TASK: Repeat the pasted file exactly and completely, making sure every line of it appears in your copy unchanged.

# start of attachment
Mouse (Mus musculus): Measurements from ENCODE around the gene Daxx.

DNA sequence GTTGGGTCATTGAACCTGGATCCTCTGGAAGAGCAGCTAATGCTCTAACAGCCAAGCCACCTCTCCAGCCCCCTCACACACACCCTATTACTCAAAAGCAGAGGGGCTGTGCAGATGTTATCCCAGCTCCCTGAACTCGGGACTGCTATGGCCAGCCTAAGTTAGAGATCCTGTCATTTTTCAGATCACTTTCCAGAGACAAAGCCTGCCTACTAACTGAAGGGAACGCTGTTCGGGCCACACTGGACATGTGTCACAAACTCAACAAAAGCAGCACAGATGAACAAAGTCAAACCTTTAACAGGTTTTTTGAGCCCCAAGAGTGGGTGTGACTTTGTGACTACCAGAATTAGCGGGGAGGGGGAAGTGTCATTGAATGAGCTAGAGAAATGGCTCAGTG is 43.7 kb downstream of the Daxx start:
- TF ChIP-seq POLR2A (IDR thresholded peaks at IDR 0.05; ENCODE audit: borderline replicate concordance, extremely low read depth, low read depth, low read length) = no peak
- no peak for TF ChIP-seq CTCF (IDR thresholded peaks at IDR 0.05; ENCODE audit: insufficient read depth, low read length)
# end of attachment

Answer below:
Mouse (Mus musculus): Measurements from ENCODE around the gene Daxx.

DNA sequence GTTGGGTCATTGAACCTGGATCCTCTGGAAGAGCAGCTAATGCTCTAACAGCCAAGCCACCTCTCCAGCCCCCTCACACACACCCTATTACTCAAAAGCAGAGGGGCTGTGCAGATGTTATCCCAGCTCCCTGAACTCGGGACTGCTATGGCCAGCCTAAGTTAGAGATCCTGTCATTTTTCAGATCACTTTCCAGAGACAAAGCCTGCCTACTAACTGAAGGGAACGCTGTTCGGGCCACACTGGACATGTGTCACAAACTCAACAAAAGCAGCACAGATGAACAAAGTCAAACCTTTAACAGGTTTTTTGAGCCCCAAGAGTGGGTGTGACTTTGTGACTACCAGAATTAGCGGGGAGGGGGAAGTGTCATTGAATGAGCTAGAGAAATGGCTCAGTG is 43.7 kb downstream of the Daxx start:
- TF ChIP-seq POLR2A (IDR thresholded peaks at IDR 0.05; ENCODE audit: borderline replicate concordance, extremely low read depth, low read depth, low read length) = no peak
- no peak for TF ChIP-seq CTCF (IDR thresholded peaks at IDR 0.05; ENCODE audit: insufficient read depth, low read length)